A new review in the United States has claimed that people who regularly consume white rice could be increasing their chances of developing type 2 diabetes.
The Harvard review of four separate studies in the West and Asia, which was published in the British Medical Journal, showed that for Chinese and Japanese people who eat a lot of white rice as well as those in the US and Australia who eat less, a greater consumption was associated with a higher diabetes incidence. It was found that each 158g helping of rice eaten per day was linked with an 11 per cent rise in the risk of diabetes.
When white rice is quickly converted by the body into sugars, known as having a high glycaemic index (GI), levels of blood sugar can rise dramatically before tailing off again, bringing difficulties for diabetics trying to manage their condition. In addition, the scientists said the review suggested that white rice could contribute to the development of diabetes as levels of fibre, vitamins and magnesium – believed to help protect against the condition – were present in lower quantities than in brown rice.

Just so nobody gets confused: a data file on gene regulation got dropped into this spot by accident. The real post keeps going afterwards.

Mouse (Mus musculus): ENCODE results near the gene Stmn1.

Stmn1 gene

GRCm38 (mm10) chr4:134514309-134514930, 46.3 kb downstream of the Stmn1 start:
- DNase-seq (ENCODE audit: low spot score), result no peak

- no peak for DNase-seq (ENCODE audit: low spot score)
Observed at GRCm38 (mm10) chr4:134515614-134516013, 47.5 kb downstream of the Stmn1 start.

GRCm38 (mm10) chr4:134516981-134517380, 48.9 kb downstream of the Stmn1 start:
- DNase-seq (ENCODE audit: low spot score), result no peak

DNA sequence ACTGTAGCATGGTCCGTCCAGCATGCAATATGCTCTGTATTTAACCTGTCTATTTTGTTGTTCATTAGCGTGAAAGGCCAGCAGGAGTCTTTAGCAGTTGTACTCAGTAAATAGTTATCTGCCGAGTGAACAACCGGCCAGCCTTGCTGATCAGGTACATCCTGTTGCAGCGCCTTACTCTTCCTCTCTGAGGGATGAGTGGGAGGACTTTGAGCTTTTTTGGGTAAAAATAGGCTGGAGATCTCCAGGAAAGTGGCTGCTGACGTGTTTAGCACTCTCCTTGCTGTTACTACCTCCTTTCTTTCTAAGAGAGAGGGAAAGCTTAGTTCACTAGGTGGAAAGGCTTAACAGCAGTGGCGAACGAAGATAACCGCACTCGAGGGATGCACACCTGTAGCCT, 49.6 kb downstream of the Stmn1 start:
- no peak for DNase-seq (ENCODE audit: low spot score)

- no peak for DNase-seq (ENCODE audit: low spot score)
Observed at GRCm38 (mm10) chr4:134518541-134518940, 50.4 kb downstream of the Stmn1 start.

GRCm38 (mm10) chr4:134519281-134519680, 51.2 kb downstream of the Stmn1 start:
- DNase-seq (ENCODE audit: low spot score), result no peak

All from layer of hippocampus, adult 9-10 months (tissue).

There are also concerns that, as eating low GI food makes you hungrier again much more quickly, this prompts overeating and people becoming overweight, another risk factor for type 2 diabetes.

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